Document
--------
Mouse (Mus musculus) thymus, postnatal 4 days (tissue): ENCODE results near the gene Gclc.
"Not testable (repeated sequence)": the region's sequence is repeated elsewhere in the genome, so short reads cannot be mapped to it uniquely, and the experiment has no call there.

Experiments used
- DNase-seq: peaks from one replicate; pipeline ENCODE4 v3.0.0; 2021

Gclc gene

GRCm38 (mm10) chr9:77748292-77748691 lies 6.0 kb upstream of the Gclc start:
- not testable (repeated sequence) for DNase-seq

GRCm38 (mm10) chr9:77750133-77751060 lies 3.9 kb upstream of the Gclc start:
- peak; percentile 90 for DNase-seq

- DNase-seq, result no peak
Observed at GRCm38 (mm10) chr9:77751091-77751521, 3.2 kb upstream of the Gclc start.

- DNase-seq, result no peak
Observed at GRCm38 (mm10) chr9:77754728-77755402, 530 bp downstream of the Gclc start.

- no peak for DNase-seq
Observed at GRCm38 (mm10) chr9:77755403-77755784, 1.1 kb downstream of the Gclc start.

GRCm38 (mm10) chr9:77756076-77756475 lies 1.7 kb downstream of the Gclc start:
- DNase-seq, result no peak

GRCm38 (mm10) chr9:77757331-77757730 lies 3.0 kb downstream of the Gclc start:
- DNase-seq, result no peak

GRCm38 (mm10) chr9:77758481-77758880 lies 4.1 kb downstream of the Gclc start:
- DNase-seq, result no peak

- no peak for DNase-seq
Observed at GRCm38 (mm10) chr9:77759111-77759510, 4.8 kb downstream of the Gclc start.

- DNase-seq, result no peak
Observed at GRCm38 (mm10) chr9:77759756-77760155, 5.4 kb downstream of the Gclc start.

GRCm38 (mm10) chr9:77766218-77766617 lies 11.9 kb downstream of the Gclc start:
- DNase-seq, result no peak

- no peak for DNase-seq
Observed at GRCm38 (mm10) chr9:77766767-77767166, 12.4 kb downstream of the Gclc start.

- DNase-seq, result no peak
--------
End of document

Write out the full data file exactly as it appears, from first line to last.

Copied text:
Mouse (Mus musculus) thymus, postnatal 4 days (tissue): ENCODE results near the gene Gclc.
"Not testable (repeated sequence)": the region's sequence is repeated elsewhere in the genome, so short reads cannot be mapped to it uniquely, and the experiment has no call there.

Experiments used
- DNase-seq: peaks from one replicate; pipeline ENCODE4 v3.0.0; 2021

Gclc gene

GRCm38 (mm10) chr9:77748292-77748691 lies 6.0 kb upstream of the Gclc start:
- not testable (repeated sequence) for DNase-seq

GRCm38 (mm10) chr9:77750133-77751060 lies 3.9 kb upstream of the Gclc start:
- peak; percentile 90 for DNase-seq

- DNase-seq, result no peak
Observed at GRCm38 (mm10) chr9:77751091-77751521, 3.2 kb upstream of the Gclc start.

- DNase-seq, result no peak
Observed at GRCm38 (mm10) chr9:77754728-77755402, 530 bp downstream of the Gclc start.

- no peak for DNase-seq
Observed at GRCm38 (mm10) chr9:77755403-77755784, 1.1 kb downstream of the Gclc start.

GRCm38 (mm10) chr9:77756076-77756475 lies 1.7 kb downstream of the Gclc start:
- DNase-seq, result no peak

GRCm38 (mm10) chr9:77757331-77757730 lies 3.0 kb downstream of the Gclc start:
- DNase-seq, result no peak

GRCm38 (mm10) chr9:77758481-77758880 lies 4.1 kb downstream of the Gclc start:
- DNase-seq, result no peak

- no peak for DNase-seq
Observed at GRCm38 (mm10) chr9:77759111-77759510, 4.8 kb downstream of the Gclc start.

- DNase-seq, result no peak
Observed at GRCm38 (mm10) chr9:77759756-77760155, 5.4 kb downstream of the Gclc start.

GRCm38 (mm10) chr9:77766218-77766617 lies 11.9 kb downstream of the Gclc start:
- DNase-seq, result no peak

- no peak for DNase-seq
Observed at GRCm38 (mm10) chr9:77766767-77767166, 12.4 kb downstream of the Gclc start.

- DNase-seq, result no peak